There is also a canteen area/store where basic kinds of stuff are available. Their concrete washrooms and dressing rooms are located far from the lake’s entrance as part of their environmental compliance.
Lake Mohicap is not just a place to swim. You could pass your time just chilling out in their premises. Tall trees and hammocks are very nice siesta things.
If you plan for an overnight stay, Starlake Resort is just a few walks away. You may contact them via their FB page for your inquiries.
Struggles of Lake Mohicap
Although we could consider Lake Mohicap as one that has the innate capacity to match with Pandin Lake and Yambo Lake, it still suffers the lack of attention and backing from the government. Information dissemination is too faint. Moreover, the lack of awareness of the usual San Pabloeños regarding the essential information is an evident indication. It is one of the spot-on examples of underratedness and vain approach to promoting verbatim local tourism. That is, the local government should not only aim its efforts on the “already famous” lakes.
To add to this, based on the 10-year old report from LLDA, Lake Mohicap has one of the worst water quality. Some may attribute this to the fish cages that were previously set up on the lake and the steep soil surrounding it. Anyway, it would be for the best interest of Lake Mohicap and other lakes if the latest report on water quality would be released, especially if there have been upturns in 10 years. It would be fascinating to know what made Lake Mohicap as an ecotourism site, as it rightfully should be.
Lack of funding also plays a significant role in the sustainable development of Lake Mohicap. Some members of Kalipunan have been using up their own money to help fund the site improvement as a whole. Accordingly, they have been accepting small contributions from private individuals and organizations.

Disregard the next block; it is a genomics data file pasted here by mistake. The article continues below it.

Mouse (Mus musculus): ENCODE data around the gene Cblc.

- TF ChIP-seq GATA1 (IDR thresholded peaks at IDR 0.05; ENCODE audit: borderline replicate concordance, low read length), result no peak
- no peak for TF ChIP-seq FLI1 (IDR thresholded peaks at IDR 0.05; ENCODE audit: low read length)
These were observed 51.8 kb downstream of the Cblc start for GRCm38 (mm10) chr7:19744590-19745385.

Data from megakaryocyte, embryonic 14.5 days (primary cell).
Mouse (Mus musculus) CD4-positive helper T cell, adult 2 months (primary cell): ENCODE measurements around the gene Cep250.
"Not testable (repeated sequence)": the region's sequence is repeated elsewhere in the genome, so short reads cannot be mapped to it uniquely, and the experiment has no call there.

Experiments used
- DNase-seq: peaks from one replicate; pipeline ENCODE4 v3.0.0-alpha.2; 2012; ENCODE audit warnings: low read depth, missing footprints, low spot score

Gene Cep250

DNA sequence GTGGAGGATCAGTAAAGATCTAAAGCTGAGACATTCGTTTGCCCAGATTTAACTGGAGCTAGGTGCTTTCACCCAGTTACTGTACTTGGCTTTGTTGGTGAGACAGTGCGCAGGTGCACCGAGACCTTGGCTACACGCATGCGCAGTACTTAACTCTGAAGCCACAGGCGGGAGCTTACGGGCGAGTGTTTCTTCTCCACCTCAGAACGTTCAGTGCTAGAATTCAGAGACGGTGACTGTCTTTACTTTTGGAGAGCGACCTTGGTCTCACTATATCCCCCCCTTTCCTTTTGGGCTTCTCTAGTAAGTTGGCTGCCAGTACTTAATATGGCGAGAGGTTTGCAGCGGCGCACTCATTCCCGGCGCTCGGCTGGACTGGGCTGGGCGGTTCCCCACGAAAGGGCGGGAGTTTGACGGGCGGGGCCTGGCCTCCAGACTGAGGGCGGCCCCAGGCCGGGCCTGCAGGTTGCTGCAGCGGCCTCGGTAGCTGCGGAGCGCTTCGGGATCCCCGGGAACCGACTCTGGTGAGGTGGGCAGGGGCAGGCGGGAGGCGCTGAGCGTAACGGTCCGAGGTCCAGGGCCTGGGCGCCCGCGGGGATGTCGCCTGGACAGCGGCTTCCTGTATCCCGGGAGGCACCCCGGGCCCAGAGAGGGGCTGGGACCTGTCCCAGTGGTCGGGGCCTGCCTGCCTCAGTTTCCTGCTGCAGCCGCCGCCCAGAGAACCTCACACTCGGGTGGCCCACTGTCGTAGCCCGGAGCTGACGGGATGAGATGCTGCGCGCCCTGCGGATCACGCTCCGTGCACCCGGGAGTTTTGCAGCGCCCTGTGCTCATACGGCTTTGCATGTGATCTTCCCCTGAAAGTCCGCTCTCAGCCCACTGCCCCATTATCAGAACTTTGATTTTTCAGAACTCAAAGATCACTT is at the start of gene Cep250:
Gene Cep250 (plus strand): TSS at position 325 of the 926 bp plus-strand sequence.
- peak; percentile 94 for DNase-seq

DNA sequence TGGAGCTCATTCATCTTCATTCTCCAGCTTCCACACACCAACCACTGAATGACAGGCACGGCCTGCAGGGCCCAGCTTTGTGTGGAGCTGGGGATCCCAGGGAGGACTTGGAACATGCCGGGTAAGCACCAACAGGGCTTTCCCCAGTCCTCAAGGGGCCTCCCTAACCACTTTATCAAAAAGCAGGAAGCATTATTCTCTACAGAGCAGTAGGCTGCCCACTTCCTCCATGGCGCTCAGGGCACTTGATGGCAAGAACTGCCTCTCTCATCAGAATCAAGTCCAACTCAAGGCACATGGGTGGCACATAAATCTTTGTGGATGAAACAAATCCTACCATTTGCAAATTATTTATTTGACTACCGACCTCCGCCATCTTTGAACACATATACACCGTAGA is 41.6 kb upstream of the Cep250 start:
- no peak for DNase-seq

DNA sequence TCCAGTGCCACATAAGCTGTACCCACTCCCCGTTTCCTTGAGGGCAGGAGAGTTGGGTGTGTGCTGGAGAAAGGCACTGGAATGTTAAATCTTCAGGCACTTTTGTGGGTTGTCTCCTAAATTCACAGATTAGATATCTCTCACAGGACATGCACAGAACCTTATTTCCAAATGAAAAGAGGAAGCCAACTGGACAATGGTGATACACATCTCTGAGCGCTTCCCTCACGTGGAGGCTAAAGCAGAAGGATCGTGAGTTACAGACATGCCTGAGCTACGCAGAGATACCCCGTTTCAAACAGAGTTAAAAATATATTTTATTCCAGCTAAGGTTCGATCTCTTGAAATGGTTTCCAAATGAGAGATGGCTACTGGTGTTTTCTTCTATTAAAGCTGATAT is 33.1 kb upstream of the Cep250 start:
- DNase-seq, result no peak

To help them in our small ways, we created a TripAdvisor listing of Lake Mohicap. It’s already up as of this writing. Check out the link below. You may instead leave your reviews on their TripAdvisor listing.
We also used our advantage as Google Trusted Photographer to add a listing for Lake Mohicap in Google Maps. On Google Street View, we uploaded the 360-degree photos that we captured during our second visit. Moreover, visitors could leave their reviews on the Google listing.
As we were doing these things to abet their promotion, we tackled a straightforward but critical issue: Lake Mohicap’s different online identities and spellings. We stumbled on existing listings but different spellings on the platforms above: Lake Mohicap: Lake Muhikap, Lake Mojicap, and Lake Mohicap. As Kalipunan confirmed, they are officially using “Lake Mohicap”. This matter is fundamental because it influences the search engine results. Try to google these three variants and check if all results would be the same.
Take note that we are not academic researchers nor activists. We’re merely blogging what we have experienced. There were several published articles which appeal for equal treatment to this beauty. One good example is a journal article written by Dr. Bing Baltazar Brillo, an Associate Professor from UPLB. It was released last 2015 and even received an International Publication Award (IPA) on that same year. Dr. Brillo asks for immediate action from the government. Four (4) years have passed. Most of the measures provided there were done, through the bayanihan of Kalipunan members. But directional signage is still nowhere in the bustling streets of downtown San Pablo. Kudos to Jollibee for providing at least one signage at the crossing near the lake.
Address: Brgy. San Buenaventura, San Pablo City, Laguna
Operating Hours: 8AM – 5PM
Contact No.: +63 910 791 4591 | +63 908 324 7081